The retrochiasmatic portion of the tumor is now dissected off the optic chiasm. The right tumor capsule is now dissected away from the right posterior communicating artery laterally, and off of the membrane of Liliequist inferiorly. Keeping the arachnoid of the Liliequist membrane intact helps protect the basilar artery and P1 perforators.

The endoscopic endonasal approach gives excellent visualization of the undersurface of the optic chiasm to allow safe bimanual sharp dissection of the tumor from the hypothalamus. The tumor is dissected away from the right aspect of the pituitary stalk where it meets the hypothalamus. We can now visualize the basilar artery apex posteriorly. We now roll the tumor away from the retrochiasmatic region and cut the remaining adhesions from the pituitary stalk. It is important to ensure that all adhesions have been released before delivering the tumor and to avoid the temptation of premature pulling of the tumor.

Final inspection shows the cavity of the frontal lobe cyst and microscopic adhesions to the anterior communicating artery complex. We determine that the cyst wall is beyond safe reach and dissection endonasally and that we have achieved the best maximal safe resection from below.

9:46 Multilayer reconstruction phase

Multilayered reconstruction is performed by initially placing a DuraGen inlay graft followed by an autologous fascia lata graft. The fascia lata is fashioned to cover the dural defect and a small margin of the bony edges. This is then supported by a layer of Surgicel. The vascularized pedicled nasoseptal flap is then mobilized and rotated into position over the dural closure. Care is taken to ensure that the flap is apposed to the bony skull base surface without any tension on the pedicle. The flap is then bolstered with Surgicel followed by gentamicin-soaked Gelfoam pledgets, and finally buttressed with a Merocel pack. The Merocel pack is left in for approximately 10–12 days after surgery and taken out in the office.

10:50 Postoperative course and postoperative imaging

Postoperatively, the patient was awake and alert, and following commands with an intact neurological exam. The mental status improved and anterior pituitary function was normal. There was transient diabetes insipidus which resolved after a few doses of DDAVP. Visual function improved to 20/20 on the right and 20/25 on the left with resolution of bitemporal hemianopsia. The lumbar drain was opened postoperatively at 5–10 cc per hour and there was no postoperative CSF leakage.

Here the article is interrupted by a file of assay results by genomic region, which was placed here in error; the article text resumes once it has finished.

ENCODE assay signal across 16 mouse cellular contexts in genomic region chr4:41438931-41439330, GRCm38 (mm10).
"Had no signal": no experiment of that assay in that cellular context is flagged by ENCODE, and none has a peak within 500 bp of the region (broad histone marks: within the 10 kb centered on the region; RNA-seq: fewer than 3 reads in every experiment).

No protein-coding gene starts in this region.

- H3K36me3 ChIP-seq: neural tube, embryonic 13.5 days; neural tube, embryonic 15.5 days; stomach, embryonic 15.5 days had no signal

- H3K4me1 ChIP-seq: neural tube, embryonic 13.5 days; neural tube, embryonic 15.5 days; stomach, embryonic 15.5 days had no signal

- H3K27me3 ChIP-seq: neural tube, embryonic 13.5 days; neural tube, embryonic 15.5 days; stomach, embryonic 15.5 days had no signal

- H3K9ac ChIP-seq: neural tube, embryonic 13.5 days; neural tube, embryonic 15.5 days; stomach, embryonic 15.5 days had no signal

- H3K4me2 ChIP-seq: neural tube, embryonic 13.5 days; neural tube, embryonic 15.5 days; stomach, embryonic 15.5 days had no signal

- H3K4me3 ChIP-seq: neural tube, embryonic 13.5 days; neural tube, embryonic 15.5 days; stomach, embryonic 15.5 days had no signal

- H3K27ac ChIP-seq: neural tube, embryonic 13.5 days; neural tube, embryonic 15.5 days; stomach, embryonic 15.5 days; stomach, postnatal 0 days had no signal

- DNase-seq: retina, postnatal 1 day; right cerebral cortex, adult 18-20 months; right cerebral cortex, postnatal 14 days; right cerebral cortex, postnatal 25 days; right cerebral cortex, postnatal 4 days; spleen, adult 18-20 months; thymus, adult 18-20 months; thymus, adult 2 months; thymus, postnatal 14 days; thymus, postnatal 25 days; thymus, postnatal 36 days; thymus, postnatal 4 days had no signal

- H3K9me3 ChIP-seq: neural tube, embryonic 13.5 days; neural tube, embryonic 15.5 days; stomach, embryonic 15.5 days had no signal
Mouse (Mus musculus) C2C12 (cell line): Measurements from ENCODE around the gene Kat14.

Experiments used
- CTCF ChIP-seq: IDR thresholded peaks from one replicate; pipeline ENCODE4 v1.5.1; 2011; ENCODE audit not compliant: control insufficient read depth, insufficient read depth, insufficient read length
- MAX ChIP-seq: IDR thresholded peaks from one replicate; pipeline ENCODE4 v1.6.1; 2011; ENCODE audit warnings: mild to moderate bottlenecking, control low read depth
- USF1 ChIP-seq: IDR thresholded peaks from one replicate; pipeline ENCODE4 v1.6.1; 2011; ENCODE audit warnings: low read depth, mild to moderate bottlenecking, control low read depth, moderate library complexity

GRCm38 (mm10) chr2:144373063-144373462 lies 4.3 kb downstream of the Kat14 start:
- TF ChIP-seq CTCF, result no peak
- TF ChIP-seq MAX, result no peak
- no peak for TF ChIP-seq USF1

Postoperative day 1 MRI showed near-total resection of the tumor with collapse of the frontal lobe cyst wall and excellent decompression of the optic chiasm.

The MRI was repeated at 3 months, which showed further collapse of the right frontal lobe cyst which communicated directly into the suprasellar cistern. At this juncture, we decided to proceed with radiation therapy with IMRT instead of performing a second-stage transcranial approach for the cyst. At 16 months postoperatively, there was further regression of the remaining tumor and the patient remained recurrence free at 3.5 years postoperatively.

12:01 Conclusion

This case illustrates the combined strategy of maximal safe endoscopic endonasal resection followed by radiation therapy as an option for these complex craniopharyngiomas with neurovascular invasion.

References

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    Liu JK, Christiano LD, Patel SK, Eloy JA: Surgical nuances for removal of retrochiasmatic craniopharyngioma via the endoscopic endonasal extended transsphenoidal transplanum transtuberculum approach. Neurosurg Focus 30(4):e14, 2011

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    Liu JK, Sevak IA, Carmel PW, Eloy JA: Microscopic versus endoscopic approaches for craniopharyngiomas: choosing the optimal surgical corridor for maximizing extent of resection and complication avoidance using a personalized, tailored approach. Neurosurg Focus 41(6):e5, 2016

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Supplementary Materials

Contributor Notes

Correspondence James K. Liu, Rutgers University, New Jersey Medical School, Newark, NJ. james.liu.md@rutgers.edu.

INCLUDE WHEN CITING Published online April 1, 2020; DOI: http://thejns.org/doi/abs/10.3171/2020.4.FocusVid.19963

Disclosures The authors report no conflict of interest concerning the materials or methods used in this study or the findings specified in this publication.